Today there are between 30,000 and 40,000 people of Doukhobor descent in Canada, according to the country's federal library and archives. In the 2011 Canadian census, 2,290 individuals described their faith as "Doukhobor." Canada's Doukhobors are integrated into society but maintain their traditions through Russian-language spiritual songs.

Elaine and Alfred grew up reading and writing Russian, and after 14 years here, are now fluent in the language, though their foreign roots are audible in their speech. Elaine, 67, said she is sometimes taken for a Ukrainian.

"My dad would always say, 'Po-russki, po-russki!' ('Say it in Russian, in Russian!')," said Elaine, who runs two English-language playschools in Moscow. "We were always encouraged to speak Russian. Language was part of how we keep our traditions alive."

They visited the Soviet Union for the first time in 1969, and Elaine, who taught Russian in Canada, made three trips to the country with her students in the 1990s.

A New Life

The Podovinikoffs had a good life in Canada: a loving family, a supportive community and occupations they loved. But the comfort of Canada, to which they return at least once a year, left them longing for something more.

"I realized something was missing in my life in Canada," Elaine said. "My Russian soul was not attached there. And you can't get away from a Russian soul."

"The Doukhobors built railroads and granaries in Canada, but I still felt a bit like a foreigner there," Alfred said. "When I came back here, to Russia, I really felt at home. I lived half of my life in Canada. Why not live the other half here?"

Their three children, who all grew up in Canada, moved to Russia after completing their university education. They settled in Moscow starting in the mid-1990s, fulfilling their desire to see the world and seek out their ancestors' lifestyle. Six of Elaine and Alfred's nine grandchildren also currently live in Russia.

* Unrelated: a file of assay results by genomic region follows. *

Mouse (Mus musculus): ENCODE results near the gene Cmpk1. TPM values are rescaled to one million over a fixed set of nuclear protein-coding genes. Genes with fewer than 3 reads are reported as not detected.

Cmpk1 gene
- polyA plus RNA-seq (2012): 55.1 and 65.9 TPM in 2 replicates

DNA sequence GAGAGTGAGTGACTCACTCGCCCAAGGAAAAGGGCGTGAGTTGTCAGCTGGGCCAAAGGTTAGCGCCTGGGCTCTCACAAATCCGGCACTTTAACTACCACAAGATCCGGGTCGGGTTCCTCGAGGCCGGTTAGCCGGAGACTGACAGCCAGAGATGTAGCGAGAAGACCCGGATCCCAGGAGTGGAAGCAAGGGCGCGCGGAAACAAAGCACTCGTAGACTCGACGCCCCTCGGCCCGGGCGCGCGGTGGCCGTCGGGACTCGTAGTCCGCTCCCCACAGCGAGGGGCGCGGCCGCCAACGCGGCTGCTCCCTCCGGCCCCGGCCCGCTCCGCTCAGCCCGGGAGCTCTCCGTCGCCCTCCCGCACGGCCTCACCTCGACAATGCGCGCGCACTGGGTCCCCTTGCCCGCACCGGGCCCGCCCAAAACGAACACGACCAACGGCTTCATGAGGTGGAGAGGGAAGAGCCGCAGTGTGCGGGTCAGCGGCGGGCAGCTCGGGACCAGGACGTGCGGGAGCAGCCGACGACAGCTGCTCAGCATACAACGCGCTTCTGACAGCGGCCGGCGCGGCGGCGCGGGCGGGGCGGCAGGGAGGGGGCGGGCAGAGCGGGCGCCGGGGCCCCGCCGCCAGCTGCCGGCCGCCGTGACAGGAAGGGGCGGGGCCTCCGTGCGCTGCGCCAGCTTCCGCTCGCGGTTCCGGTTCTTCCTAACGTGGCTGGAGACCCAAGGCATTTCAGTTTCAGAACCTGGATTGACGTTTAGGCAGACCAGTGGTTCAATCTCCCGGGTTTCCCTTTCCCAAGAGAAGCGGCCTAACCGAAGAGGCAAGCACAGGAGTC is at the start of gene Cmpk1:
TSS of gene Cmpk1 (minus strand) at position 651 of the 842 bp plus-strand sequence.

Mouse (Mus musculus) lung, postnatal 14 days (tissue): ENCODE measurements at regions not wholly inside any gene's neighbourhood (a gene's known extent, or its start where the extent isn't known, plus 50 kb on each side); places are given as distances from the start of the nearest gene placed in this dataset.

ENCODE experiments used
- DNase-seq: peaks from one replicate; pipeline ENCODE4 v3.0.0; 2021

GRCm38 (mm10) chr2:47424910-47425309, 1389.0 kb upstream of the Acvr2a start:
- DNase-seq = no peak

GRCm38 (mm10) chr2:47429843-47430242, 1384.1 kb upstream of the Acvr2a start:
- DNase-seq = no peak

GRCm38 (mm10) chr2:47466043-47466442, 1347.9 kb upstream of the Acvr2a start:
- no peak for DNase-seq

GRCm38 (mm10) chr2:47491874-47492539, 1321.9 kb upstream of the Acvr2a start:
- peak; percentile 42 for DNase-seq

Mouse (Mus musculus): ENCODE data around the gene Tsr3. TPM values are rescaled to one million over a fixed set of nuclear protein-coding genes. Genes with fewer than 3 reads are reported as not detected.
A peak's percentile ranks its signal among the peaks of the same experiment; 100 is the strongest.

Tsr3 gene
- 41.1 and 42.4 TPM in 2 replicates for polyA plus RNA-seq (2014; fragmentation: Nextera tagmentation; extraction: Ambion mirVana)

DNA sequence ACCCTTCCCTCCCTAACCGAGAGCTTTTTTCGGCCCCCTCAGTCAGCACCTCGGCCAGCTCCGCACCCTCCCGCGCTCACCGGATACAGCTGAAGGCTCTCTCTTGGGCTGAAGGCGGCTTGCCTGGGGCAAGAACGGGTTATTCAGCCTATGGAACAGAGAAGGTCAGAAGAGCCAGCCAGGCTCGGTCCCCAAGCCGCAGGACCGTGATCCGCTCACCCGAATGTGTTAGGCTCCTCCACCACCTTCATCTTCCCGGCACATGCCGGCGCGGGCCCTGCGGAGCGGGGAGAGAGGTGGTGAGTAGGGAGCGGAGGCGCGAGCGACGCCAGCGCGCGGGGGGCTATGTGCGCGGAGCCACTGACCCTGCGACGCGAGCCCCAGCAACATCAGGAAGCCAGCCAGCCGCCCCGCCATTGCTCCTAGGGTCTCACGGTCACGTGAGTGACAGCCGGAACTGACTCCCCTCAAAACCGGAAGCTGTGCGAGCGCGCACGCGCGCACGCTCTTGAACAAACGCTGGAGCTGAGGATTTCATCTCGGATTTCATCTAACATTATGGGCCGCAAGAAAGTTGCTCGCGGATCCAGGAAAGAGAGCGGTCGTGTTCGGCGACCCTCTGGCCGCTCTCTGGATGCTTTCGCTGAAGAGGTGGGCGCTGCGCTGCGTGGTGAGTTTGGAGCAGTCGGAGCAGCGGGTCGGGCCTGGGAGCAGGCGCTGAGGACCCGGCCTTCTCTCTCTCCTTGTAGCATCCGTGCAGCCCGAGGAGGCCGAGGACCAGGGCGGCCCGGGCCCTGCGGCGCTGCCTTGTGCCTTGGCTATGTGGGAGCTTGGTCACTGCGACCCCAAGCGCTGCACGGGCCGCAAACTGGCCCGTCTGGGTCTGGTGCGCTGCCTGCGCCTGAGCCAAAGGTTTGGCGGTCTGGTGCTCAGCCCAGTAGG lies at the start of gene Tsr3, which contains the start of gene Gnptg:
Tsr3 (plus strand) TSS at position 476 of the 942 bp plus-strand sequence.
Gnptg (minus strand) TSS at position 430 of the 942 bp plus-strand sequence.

"We took a year off from work in 2000 to visit our children here," Elaine said. "And we just kept on staying. There was no convincing to be done."

Starting Anew

Upon settling in Russia, Elaine worked at the British International School in Moscow, while Alfred put his Canadian experience to use in a Russian construction company. It was not long before Elaine established her own institution.

In 2006, the family opened English-language playschools called "Our Children, Our School" in two locations in southeastern Moscow. Now semi-retired, Elaine commutes to Moscow three times a week to oversee work being done at the schools. She hopes to establish another English school in Tula, where students could study the language for free.

For several years, the Podovinikoffs split their time between Moscow and Tula, which they used as a base to build their home at the heart of Tolstoy's birthplace, Yasnaya Polyana.

"In 2007, we rented an small apartment in Tula and commuted from there while we were working on our house," Elaine said. "We started with an unfinished building that had to be knocked down, and we turned it into a complete home two years ago."

The couple, who said they have many Russian friends of all beliefs, asserted that they have not been discriminated against or ostracized since their return to Russia, despite the public prominence of the Orthodox Church, the same institution that drove their ancestors away.

Alfred recalled only one incident. Many years ago, an Orthodox priest called him "sinful" for being a Doukhobor.

"I am not sinful," he answered the priest. "The sinful are those who teach our young how to kill and those who bless them."

And with that, Alfred did what any Doukhobor would do: He continued on his way.

Contact the author at g.tetraultfarber@imedia.ru